Left AIIS avulsion. Results from strong eccentric contraction of long head of rec femoris while hip is extending, and knee flexed. Classically associated with kicking a ball.

 

Left ASIS avulsion – “Hip pointer”. Caused by sudden and forceful contraction of sartorius and tensor fascia lata. Occurs during hip extension (sprinting, swinging a bat). Image from Orthobullets.

 

Left ischial tuberosity avulsion. Caused by sudden forceful contraction of the hamstrings. Case courtesy of Dr Andrew Dixon, Radiopaedia.org. From the case rID: 30012

 

Left lesser trochanter avulsion. Caused by sudden forceful contraction of iliopsoas during sprinting.

 

Management, Prognosis and Recovery

Most injuries are managed conservatively with initial rest and symptomatic support in the form of ice, protected weightbearing and analgesia. Gradual reintroduction to weightbearing with early range of motion (ROM) and strengthening should be progressed under the guidance of a physiotherapist.

While specifics may vary, a good conservative approach to managing these injuries could be:

  • Protected weightbearing with crutches for 2-4 weeks until painless normal gait is achieved.
  • Gentle ROM and strengthening exercises from weeks 4-8 with physiotherapy.
  • Consider return to sport at 8-10 weeks if pain is minimal with squatting and jumping.
  • Return to full sporting activity should only be considered once the patient is pain free doing sports-specific movements.

Open reduction and internal fixation is considered for fractures with displacement of >2cm or those with chronic pain secondary to painful non-unions. The goal of surgery is to reduce the time to return to pre-injury level of physical activity. Fracture displacement of >2cm has been reported to increase the risk of non-union by up to 26 times, with AIIS and ischial tuberosity fractures also being an increased risk of developing nonunion complications. Sundar and Carty reported significant difficulty in returning to sport in 75% of ischial tuberosity avulsion cases with 25% of these athletes dropping out of sport altogether. A large case series by Schuett et al highlighted that 14% of all patients reported pain more than 3 months post injury, with patients with AIIS avulsions much more likely to report chronic pain.

It is important to counsel patients and parents about the small risk of chronic pain or non-union before disposition from ED and the potential need for delayed surgical intervention in the future.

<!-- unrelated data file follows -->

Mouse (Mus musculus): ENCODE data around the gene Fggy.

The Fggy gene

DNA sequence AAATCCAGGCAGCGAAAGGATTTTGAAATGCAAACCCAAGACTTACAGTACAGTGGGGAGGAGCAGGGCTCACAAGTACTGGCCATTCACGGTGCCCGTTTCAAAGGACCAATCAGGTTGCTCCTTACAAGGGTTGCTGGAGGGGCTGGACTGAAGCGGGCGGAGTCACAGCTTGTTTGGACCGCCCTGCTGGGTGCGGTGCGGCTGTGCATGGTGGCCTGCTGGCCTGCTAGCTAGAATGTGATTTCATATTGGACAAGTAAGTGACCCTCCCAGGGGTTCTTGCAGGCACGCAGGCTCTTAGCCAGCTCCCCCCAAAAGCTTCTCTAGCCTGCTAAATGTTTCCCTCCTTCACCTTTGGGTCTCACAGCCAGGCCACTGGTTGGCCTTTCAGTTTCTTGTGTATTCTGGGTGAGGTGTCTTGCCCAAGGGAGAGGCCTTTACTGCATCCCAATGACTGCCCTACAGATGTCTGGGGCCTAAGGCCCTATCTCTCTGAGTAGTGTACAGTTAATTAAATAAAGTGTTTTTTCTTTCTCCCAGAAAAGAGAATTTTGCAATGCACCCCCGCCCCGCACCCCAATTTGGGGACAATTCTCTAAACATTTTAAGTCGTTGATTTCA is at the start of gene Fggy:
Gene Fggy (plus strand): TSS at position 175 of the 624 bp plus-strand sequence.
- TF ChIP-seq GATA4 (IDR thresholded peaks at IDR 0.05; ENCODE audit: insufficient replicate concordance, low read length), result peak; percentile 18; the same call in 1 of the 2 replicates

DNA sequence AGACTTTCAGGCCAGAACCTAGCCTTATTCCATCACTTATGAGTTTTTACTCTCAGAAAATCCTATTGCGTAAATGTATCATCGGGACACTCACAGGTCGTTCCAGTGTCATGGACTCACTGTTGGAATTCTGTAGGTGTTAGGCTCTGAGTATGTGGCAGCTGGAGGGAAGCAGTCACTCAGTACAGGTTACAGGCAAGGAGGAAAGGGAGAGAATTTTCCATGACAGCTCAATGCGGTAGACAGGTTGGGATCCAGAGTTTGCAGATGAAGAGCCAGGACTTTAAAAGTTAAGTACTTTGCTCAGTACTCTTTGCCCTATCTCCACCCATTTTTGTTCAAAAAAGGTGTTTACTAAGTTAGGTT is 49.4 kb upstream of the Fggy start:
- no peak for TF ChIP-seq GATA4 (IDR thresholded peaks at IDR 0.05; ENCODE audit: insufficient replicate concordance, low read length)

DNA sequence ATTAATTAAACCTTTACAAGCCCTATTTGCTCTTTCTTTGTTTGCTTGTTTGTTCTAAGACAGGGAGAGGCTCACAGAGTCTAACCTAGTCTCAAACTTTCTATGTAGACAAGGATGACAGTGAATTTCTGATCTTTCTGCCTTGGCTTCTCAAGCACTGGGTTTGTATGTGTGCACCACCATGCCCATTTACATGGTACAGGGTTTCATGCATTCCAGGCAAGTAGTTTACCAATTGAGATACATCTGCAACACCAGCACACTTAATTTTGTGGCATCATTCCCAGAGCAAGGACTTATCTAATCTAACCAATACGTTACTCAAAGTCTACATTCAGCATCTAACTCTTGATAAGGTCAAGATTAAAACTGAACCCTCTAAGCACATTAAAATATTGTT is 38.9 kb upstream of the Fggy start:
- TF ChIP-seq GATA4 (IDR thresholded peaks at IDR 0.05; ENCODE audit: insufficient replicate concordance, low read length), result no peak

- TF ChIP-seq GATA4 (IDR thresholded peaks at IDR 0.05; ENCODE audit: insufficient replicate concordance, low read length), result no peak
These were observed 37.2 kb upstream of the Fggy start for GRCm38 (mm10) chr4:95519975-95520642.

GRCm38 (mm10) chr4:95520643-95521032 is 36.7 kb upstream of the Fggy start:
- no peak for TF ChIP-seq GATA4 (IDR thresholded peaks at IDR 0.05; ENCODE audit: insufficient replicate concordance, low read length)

Thanks to your keen eye for x-rays and knowledge of adolescent sports hip pathology, you diagnose Ben with a left sided ASIS avulsion (“Hip pointer”). You reassure Ben and Mum that this injury is unlikely to require surgery but explain that it will need rehabilitation with his local physiotherapist over the next few weeks. Ben’s devastation is clear for all to see after you express worry that he may not make his important International Schools Trial in three weeks’ time…but thankfully he quickly reassures himself as he has two more years at this age group and fancies his chances next year!

 

References

Moeller JL. Pelvic and Hip Apophyseal Avulsion Injuries in Young Athletes. Current Sports Medicine Reports. 2003; 2:110–115

Rossi F and Dragoni S. Acute avulsion fractures of the pelvis in adolescent competitive athletes: prevalence, location and sports distribution of 203 cases collected. Skeletal Radiol. 2001; 30:127–131.

Schuett DJ, Bomar JD, Pennock AT. Pelvic Apophyseal Avulsion Fractures: A Retrospective Review of 228 Cases. Journal of Pediatric Orthopaedics. 2015; 35(6): 617–623

Sundar M and Carty H. Avulsion fractures of the pelvis in children: a report of 32 fractures and their outcome. Skeletal Radiol. 1994; 23:85–90.

www.orthobullets.com/pediatrics/3000/pelvis-fractures–pediatric

About 

Irish Higher Specialist Trainee in Emergency Medicine and Adjunct Clinical Lecturer at University College Cork.

Keen interest in education, caffeine, and chasing the oval ball

Author: Owen Keane Irish Higher Specialist Trainee in Emergency Medicine and Adjunct Clinical Lecturer at University College Cork. Keen interest in education, caffeine, and chasing the oval ball